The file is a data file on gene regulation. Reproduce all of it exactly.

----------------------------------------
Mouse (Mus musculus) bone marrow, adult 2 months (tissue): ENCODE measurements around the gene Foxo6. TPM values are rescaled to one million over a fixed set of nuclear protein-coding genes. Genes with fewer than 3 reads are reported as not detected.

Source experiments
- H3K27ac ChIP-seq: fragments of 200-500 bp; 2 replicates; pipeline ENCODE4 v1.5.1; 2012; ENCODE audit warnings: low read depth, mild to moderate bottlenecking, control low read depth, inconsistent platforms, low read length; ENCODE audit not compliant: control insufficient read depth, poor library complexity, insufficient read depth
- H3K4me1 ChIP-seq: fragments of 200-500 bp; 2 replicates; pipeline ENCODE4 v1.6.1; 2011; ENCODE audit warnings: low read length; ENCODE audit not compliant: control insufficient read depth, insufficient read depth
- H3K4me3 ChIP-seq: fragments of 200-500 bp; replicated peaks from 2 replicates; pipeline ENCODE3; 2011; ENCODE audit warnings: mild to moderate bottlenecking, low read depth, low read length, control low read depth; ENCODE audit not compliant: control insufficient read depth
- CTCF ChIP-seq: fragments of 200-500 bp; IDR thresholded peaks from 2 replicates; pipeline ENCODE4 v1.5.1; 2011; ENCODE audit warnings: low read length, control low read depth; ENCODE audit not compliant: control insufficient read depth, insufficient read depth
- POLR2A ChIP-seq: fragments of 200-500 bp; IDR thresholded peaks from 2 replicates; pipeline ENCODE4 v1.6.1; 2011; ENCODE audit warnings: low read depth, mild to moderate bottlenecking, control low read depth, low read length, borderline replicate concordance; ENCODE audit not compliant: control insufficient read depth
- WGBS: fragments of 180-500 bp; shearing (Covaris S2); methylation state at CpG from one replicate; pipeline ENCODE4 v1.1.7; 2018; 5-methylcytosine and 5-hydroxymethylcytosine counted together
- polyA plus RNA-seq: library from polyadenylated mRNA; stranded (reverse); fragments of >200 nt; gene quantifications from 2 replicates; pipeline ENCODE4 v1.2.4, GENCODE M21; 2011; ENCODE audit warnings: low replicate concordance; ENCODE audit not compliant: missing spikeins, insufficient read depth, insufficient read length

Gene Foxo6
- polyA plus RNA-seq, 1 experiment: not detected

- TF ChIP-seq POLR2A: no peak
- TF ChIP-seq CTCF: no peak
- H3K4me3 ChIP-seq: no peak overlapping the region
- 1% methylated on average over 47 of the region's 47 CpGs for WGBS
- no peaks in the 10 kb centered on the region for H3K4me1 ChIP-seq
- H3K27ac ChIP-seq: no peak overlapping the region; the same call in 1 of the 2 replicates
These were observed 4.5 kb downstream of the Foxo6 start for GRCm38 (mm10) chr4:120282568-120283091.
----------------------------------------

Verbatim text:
Mouse (Mus musculus) bone marrow, adult 2 months (tissue): ENCODE measurements around the gene Foxo6. TPM values are rescaled to one million over a fixed set of nuclear protein-coding genes. Genes with fewer than 3 reads are reported as not detected.

Source experiments
- H3K27ac ChIP-seq: fragments of 200-500 bp; 2 replicates; pipeline ENCODE4 v1.5.1; 2012; ENCODE audit warnings: low read depth, mild to moderate bottlenecking, control low read depth, inconsistent platforms, low read length; ENCODE audit not compliant: control insufficient read depth, poor library complexity, insufficient read depth
- H3K4me1 ChIP-seq: fragments of 200-500 bp; 2 replicates; pipeline ENCODE4 v1.6.1; 2011; ENCODE audit warnings: low read length; ENCODE audit not compliant: control insufficient read depth, insufficient read depth
- H3K4me3 ChIP-seq: fragments of 200-500 bp; replicated peaks from 2 replicates; pipeline ENCODE3; 2011; ENCODE audit warnings: mild to moderate bottlenecking, low read depth, low read length, control low read depth; ENCODE audit not compliant: control insufficient read depth
- CTCF ChIP-seq: fragments of 200-500 bp; IDR thresholded peaks from 2 replicates; pipeline ENCODE4 v1.5.1; 2011; ENCODE audit warnings: low read length, control low read depth; ENCODE audit not compliant: control insufficient read depth, insufficient read depth
- POLR2A ChIP-seq: fragments of 200-500 bp; IDR thresholded peaks from 2 replicates; pipeline ENCODE4 v1.6.1; 2011; ENCODE audit warnings: low read depth, mild to moderate bottlenecking, control low read depth, low read length, borderline replicate concordance; ENCODE audit not compliant: control insufficient read depth
- WGBS: fragments of 180-500 bp; shearing (Covaris S2); methylation state at CpG from one replicate; pipeline ENCODE4 v1.1.7; 2018; 5-methylcytosine and 5-hydroxymethylcytosine counted together
- polyA plus RNA-seq: library from polyadenylated mRNA; stranded (reverse); fragments of >200 nt; gene quantifications from 2 replicates; pipeline ENCODE4 v1.2.4, GENCODE M21; 2011; ENCODE audit warnings: low replicate concordance; ENCODE audit not compliant: missing spikeins, insufficient read depth, insufficient read length

Gene Foxo6
- polyA plus RNA-seq, 1 experiment: not detected

- TF ChIP-seq POLR2A: no peak
- TF ChIP-seq CTCF: no peak
- H3K4me3 ChIP-seq: no peak overlapping the region
- 1% methylated on average over 47 of the region's 47 CpGs for WGBS
- no peaks in the 10 kb centered on the region for H3K4me1 ChIP-seq
- H3K27ac ChIP-seq: no peak overlapping the region; the same call in 1 of the 2 replicates
These were observed 4.5 kb downstream of the Foxo6 start for GRCm38 (mm10) chr4:120282568-120283091.